Locust may not be everyone's favorite choice of trees, but it does have value to foraging bees. Black locust (Robinia pseudoacacia) is widespread in North America, thanks to its invasive tendency. It's also a hardy choice for tough environments, like urban areas. Honey bees love it, as do many native pollen bees. If you don't want to plant black locust, consider another Robinia species that's native to your area. New Mexico locust (Robinia neomexicana) is a good choice for the Southwest, and bristly locust (Robinia hispida) grows well in most of the lower 48 states.

For more information: Black Locust, Plant Conservation Alliance, US Park Service fact sheet.

 

09
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Serviceberry

Serviceberry or shadbush.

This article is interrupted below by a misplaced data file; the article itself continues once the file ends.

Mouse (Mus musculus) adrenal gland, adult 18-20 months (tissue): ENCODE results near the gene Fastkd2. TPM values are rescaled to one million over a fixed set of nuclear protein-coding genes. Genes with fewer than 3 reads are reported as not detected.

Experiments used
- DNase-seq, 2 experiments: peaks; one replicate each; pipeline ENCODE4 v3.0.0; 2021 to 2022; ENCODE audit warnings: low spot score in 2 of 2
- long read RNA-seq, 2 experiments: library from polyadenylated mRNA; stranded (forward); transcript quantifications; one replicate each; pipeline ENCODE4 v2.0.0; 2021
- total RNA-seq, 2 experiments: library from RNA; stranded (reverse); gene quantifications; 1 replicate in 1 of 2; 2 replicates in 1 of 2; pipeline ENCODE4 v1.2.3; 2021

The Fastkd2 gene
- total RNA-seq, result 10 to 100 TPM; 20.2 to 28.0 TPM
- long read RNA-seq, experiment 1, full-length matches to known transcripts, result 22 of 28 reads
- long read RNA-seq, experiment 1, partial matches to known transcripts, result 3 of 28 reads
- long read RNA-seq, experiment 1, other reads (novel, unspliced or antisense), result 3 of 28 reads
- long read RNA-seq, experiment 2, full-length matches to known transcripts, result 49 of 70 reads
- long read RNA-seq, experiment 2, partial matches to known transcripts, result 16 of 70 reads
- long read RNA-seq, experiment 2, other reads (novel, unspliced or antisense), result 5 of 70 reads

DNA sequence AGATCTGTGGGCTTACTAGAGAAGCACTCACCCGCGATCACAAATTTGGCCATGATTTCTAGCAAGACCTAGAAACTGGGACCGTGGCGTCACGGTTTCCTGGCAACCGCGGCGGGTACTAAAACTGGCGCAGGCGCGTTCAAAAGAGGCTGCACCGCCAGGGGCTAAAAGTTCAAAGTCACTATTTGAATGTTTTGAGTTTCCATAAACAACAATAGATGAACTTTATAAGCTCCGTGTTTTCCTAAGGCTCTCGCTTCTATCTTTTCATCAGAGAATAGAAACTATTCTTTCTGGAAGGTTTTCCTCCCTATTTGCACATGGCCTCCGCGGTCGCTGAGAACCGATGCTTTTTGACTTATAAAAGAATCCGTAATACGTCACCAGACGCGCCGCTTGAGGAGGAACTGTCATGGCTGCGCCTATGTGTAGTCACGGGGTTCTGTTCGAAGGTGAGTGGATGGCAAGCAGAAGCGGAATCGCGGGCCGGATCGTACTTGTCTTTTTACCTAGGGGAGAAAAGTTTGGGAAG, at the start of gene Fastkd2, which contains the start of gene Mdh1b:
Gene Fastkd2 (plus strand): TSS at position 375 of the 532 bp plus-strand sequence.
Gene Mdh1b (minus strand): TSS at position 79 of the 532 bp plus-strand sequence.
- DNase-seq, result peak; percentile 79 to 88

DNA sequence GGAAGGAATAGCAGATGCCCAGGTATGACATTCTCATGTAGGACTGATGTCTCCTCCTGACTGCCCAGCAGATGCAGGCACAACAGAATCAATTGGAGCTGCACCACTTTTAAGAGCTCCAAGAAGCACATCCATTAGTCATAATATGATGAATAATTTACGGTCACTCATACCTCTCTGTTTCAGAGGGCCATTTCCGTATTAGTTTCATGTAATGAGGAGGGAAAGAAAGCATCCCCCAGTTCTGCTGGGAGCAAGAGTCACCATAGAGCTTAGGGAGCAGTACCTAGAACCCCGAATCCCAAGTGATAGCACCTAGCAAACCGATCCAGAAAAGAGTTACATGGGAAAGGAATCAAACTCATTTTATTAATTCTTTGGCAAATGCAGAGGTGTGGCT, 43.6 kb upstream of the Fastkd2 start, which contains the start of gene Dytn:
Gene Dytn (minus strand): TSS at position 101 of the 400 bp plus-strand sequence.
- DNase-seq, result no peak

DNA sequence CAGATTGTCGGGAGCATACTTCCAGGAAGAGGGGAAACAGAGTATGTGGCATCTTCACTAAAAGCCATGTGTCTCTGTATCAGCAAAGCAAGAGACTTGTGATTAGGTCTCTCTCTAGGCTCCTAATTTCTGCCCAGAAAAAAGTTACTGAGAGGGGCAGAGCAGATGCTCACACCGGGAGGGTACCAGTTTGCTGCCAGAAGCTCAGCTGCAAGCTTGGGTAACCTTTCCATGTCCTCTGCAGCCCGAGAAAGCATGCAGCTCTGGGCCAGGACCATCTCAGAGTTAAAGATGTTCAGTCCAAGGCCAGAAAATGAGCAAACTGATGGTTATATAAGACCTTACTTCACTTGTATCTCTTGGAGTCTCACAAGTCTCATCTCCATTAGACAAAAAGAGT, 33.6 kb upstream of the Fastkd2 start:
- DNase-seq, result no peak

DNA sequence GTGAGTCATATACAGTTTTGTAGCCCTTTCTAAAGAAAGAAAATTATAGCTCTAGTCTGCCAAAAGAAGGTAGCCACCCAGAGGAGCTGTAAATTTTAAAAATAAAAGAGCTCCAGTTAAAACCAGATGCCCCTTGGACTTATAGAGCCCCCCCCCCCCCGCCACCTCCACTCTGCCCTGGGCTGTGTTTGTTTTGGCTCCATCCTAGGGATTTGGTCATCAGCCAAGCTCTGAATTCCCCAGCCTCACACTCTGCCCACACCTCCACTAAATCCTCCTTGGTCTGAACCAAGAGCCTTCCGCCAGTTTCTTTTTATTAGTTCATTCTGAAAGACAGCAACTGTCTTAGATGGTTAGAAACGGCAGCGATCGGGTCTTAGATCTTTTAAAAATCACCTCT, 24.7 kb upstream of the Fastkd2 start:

Serviceberry or shadbush. Flickr user brewbooks/CC Share Alike license

Scientific Name: Amelanchier spp.

Bloom Time: Spring

Region: Throughout the U.S. and Canada

Serviceberry, also known as shadbush, is one of the first trees to bloom in the spring. Bees love the serviceberry's white flowers, while birds love its berries. Eastern species include the common or downy serviceberry (Amelanchier arborea) and the Canadian serviceberry (Amelanchier canadensis). In the West, look for Saskatoon serviceberry (Amelanchier alnifoli).

For more information: Serviceberry, Clemson Cooperative Extension fact sheet.

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Tulip tree